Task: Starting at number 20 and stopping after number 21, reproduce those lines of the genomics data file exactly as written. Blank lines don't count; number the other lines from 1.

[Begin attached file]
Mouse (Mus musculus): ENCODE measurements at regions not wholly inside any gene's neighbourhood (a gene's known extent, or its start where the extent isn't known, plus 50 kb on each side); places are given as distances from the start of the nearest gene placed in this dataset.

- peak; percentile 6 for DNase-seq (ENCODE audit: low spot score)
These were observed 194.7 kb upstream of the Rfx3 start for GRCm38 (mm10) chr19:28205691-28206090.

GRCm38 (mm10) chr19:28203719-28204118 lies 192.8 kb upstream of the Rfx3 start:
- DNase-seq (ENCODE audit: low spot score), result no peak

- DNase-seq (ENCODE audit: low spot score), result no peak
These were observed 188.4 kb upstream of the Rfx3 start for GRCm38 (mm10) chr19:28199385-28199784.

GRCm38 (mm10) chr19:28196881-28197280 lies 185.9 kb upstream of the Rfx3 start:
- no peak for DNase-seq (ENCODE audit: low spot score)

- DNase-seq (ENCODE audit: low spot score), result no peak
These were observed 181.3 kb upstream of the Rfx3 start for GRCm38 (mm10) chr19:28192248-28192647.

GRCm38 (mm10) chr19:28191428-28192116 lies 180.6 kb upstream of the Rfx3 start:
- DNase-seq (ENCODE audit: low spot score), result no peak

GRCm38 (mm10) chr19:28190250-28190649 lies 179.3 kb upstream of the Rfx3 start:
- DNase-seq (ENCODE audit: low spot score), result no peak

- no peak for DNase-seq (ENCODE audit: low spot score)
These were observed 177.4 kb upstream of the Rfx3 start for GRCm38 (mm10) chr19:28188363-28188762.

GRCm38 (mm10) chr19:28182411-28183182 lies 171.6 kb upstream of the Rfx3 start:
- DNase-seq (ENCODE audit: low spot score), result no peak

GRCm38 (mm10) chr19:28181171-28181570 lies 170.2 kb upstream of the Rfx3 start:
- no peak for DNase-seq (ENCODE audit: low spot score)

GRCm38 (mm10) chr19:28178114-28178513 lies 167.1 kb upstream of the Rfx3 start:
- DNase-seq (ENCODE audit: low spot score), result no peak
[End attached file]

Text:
GRCm38 (mm10) chr19:28181171-28181570 lies 170.2 kb upstream of the Rfx3 start:
- no peak for DNase-seq (ENCODE audit: low spot score)